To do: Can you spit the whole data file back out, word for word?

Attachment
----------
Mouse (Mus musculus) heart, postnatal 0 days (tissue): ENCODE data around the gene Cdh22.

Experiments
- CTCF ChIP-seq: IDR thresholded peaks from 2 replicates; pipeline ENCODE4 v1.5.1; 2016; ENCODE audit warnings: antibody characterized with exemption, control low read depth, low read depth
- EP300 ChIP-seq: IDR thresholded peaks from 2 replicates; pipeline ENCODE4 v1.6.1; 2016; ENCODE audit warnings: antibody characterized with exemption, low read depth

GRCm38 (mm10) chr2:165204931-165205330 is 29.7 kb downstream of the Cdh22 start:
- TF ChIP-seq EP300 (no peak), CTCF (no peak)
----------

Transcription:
Mouse (Mus musculus) heart, postnatal 0 days (tissue): ENCODE data around the gene Cdh22.

Experiments
- CTCF ChIP-seq: IDR thresholded peaks from 2 replicates; pipeline ENCODE4 v1.5.1; 2016; ENCODE audit warnings: antibody characterized with exemption, control low read depth, low read depth
- EP300 ChIP-seq: IDR thresholded peaks from 2 replicates; pipeline ENCODE4 v1.6.1; 2016; ENCODE audit warnings: antibody characterized with exemption, low read depth

GRCm38 (mm10) chr2:165204931-165205330 is 29.7 kb downstream of the Cdh22 start:
- TF ChIP-seq EP300 (no peak), CTCF (no peak)